Even the three Liberal judges, who are generally less comfortable with property claims than the Conservatives, were very critical of the Mongan because they did not set a clear standard for recurring, but not literally continuous, physical invasions of property that count as revenue. Sonia Sotomayor, the judiciary least supportive of claims about revenue, insisted “we need something that gives clear guidance” and was reluctant to relegate the case to the Penn Central test because that test “is of vital interest at the right to exclude “not captured” in cases of physical invasion. “She suggested that the case be better analyzed using the Supreme Court approach in the Arkansas Game and Fish Commission v United States case, where the court ruled that a recurrent but not continuous inundation of property by the government was considered to be ingested If a recurring physical invasion by union organizers is akin to a recurring flood, California is likely to lose that case. At least it is noteworthy that Sotomayor opposes the California position that Penn Central is adopting. If not, it is it is difficult to avoid taking one per se here.
I’m not sure if Sotomayor and the other Liberals will ultimately vote for the owners on this one. I think they could still go either way. But if you have a case where Justice Sotomayor’s vote is at stake and there is a real chance it will vote for the property’s owners, that is very bad news for the government.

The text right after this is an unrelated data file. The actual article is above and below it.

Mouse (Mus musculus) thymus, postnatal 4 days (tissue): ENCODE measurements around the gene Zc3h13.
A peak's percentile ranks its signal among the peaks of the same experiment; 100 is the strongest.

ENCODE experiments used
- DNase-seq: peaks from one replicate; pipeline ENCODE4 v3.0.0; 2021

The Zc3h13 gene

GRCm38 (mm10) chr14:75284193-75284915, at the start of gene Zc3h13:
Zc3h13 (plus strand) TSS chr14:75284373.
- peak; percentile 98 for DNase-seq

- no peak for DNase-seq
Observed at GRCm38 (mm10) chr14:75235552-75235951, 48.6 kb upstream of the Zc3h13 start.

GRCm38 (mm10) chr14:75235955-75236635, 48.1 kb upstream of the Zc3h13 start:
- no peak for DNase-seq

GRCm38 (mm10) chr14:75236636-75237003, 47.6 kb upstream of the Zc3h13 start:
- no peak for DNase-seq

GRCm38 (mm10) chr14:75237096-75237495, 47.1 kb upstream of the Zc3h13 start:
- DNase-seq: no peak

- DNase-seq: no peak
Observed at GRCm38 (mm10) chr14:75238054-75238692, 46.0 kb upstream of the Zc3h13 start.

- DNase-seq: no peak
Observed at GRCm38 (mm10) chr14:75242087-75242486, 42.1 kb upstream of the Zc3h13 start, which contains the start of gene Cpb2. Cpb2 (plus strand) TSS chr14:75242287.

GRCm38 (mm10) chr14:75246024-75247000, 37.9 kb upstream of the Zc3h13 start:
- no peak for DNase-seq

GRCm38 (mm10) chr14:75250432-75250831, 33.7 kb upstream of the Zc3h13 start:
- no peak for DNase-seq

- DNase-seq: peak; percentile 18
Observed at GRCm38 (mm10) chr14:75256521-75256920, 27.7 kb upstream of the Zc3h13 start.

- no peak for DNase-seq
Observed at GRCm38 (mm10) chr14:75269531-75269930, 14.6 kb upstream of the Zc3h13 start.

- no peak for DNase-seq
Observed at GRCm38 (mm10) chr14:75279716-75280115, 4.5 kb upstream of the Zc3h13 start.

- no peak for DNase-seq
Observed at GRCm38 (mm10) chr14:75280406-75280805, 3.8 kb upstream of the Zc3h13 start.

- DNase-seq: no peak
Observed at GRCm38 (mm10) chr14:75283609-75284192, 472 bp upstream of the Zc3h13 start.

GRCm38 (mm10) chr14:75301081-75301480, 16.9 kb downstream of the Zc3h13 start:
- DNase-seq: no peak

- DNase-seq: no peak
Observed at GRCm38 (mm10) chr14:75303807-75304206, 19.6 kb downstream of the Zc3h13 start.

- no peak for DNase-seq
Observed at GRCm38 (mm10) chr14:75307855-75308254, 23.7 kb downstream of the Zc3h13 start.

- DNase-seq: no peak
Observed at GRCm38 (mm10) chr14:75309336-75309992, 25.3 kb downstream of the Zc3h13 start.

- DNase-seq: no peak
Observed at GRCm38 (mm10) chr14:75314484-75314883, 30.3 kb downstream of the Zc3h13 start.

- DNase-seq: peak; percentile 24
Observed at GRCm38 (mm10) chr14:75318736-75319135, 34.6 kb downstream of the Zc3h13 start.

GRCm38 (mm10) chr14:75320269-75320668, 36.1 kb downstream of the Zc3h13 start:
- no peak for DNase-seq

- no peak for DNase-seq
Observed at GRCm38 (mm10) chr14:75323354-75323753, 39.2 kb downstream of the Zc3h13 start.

While the owners fared better overall during the hearing, their attorney Joshua Thompson of the Pacific Legal Foundation faced some tough questions himself. The biggest problem for him, raised by a number of judges, was the possibility that if Cedar Point wins, recurring government health and safety inspections of companies would count as revenue as well.
Thompson tried to solve this problem by arguing that common law property owners have no right to exclude “reasonable” government inspections and searches. This is not entirely clear, nor is it exactly clear what qualifies as a reasonable search in this context (it may not be the same as a reasonable search for the fourth amendment). A better answer is that health and safety inspections are the responsibility of the police and such uses of police force are generally not considered revenue for the purposes of the original meaning of the takings clause and subsequent precedent. A general right of trade union organizers to enter property, on the other hand, does not fall under the exception of the police. The same applies to other types of recurrent intervention ordered by the government that do not constitute health and safety measures, such as the Thomas Justice example for mandatory access for police and National Guard training.
A number of other interesting questions were raised at the hearing. I can write about it later if time permits. For now, however, the main takeaway from this oral argument is that the owners are likely to win. What is less clear is exactly what rule the court will enact for these types of cases, particularly on how to distinguish California’s Union Access Act from health and safety inspections. There are several ways to do this. I mentioned two above, and there may well be others.
NOTE: The owners of the property in this case are represented by the Pacific Legal Foundation. My wife, Alison Somin, works for PLF. But she is not involved in this case.